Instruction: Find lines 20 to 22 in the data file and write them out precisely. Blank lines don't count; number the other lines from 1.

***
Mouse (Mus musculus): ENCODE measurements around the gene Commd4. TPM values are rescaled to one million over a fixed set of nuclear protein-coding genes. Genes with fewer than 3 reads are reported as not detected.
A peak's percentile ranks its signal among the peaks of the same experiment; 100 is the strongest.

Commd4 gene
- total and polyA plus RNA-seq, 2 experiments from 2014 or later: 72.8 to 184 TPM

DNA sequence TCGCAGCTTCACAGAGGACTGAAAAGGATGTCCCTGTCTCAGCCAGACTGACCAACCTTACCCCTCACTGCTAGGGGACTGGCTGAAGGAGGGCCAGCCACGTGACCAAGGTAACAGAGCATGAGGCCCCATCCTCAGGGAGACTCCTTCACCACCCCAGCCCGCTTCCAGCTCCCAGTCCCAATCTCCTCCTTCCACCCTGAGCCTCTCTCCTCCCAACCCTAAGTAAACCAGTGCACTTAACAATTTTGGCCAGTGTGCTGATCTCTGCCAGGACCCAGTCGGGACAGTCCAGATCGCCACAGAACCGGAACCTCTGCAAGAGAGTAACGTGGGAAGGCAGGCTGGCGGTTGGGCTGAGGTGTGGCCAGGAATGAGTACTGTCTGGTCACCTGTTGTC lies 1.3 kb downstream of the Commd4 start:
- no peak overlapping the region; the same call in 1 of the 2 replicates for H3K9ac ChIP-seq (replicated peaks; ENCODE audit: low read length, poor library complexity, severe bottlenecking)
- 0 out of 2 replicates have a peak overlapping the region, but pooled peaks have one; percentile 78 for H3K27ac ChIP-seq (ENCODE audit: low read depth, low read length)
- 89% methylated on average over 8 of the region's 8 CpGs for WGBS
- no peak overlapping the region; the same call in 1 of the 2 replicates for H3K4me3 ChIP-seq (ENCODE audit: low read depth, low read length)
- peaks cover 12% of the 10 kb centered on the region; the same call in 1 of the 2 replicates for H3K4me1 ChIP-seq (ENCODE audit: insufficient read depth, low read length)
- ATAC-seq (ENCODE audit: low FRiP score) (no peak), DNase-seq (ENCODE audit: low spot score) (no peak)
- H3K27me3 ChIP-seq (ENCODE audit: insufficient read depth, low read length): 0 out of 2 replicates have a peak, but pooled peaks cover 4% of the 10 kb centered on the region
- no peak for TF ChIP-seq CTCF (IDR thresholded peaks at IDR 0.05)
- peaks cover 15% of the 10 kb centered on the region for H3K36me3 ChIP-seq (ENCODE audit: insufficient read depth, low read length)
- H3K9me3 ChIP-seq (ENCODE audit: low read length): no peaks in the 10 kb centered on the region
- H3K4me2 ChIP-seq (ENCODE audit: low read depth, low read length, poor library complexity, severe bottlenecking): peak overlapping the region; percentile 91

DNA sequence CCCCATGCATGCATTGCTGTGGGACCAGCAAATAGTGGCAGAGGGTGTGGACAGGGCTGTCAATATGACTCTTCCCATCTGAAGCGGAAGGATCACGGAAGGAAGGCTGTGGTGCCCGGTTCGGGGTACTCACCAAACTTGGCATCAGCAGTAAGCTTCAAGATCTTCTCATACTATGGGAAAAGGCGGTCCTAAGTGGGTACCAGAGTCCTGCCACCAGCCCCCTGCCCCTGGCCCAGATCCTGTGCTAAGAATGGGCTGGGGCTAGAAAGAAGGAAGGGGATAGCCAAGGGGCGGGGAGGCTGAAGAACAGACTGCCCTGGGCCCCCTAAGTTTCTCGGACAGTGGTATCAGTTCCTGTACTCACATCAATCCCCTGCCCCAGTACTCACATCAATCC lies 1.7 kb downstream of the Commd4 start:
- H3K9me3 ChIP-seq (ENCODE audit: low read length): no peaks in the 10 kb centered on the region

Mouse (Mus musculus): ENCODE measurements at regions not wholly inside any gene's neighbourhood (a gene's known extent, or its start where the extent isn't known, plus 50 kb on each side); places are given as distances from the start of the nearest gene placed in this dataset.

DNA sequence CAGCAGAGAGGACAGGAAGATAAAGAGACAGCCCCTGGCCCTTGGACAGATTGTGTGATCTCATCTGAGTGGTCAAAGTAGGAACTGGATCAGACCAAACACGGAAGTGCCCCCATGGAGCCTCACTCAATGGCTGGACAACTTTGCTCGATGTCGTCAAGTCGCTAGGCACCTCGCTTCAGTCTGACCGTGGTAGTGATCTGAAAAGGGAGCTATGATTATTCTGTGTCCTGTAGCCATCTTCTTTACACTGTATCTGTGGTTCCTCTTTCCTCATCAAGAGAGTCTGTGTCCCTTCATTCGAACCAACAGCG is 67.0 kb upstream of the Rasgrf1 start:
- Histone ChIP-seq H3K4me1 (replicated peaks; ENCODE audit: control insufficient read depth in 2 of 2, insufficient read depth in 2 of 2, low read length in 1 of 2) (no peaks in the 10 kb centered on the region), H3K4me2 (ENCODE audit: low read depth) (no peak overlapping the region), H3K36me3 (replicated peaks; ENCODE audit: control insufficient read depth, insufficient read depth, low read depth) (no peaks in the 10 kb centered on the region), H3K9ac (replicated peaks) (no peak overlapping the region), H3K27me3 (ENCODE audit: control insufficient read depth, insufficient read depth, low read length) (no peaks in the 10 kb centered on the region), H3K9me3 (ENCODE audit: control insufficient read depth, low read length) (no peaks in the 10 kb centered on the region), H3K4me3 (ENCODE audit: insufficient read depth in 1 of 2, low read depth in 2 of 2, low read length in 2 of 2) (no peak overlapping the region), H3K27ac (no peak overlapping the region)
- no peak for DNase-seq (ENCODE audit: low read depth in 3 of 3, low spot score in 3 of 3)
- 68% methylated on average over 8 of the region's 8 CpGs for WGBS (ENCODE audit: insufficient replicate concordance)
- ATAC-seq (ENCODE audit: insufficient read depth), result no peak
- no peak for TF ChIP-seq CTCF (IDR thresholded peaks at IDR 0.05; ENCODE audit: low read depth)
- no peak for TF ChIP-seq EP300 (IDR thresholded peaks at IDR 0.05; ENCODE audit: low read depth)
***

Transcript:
DNA sequence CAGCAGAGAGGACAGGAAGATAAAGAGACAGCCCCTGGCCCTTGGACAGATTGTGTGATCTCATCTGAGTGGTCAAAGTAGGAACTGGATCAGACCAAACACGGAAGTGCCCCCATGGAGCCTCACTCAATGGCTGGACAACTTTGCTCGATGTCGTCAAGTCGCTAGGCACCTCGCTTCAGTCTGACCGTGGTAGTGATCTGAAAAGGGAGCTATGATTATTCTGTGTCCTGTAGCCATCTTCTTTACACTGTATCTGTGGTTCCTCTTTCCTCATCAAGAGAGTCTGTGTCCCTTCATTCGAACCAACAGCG is 67.0 kb upstream of the Rasgrf1 start:
- Histone ChIP-seq H3K4me1 (replicated peaks; ENCODE audit: control insufficient read depth in 2 of 2, insufficient read depth in 2 of 2, low read length in 1 of 2) (no peaks in the 10 kb centered on the region), H3K4me2 (ENCODE audit: low read depth) (no peak overlapping the region), H3K36me3 (replicated peaks; ENCODE audit: control insufficient read depth, insufficient read depth, low read depth) (no peaks in the 10 kb centered on the region), H3K9ac (replicated peaks) (no peak overlapping the region), H3K27me3 (ENCODE audit: control insufficient read depth, insufficient read depth, low read length) (no peaks in the 10 kb centered on the region), H3K9me3 (ENCODE audit: control insufficient read depth, low read length) (no peaks in the 10 kb centered on the region), H3K4me3 (ENCODE audit: insufficient read depth in 1 of 2, low read depth in 2 of 2, low read length in 2 of 2) (no peak overlapping the region), H3K27ac (no peak overlapping the region)
- no peak for DNase-seq (ENCODE audit: low read depth in 3 of 3, low spot score in 3 of 3)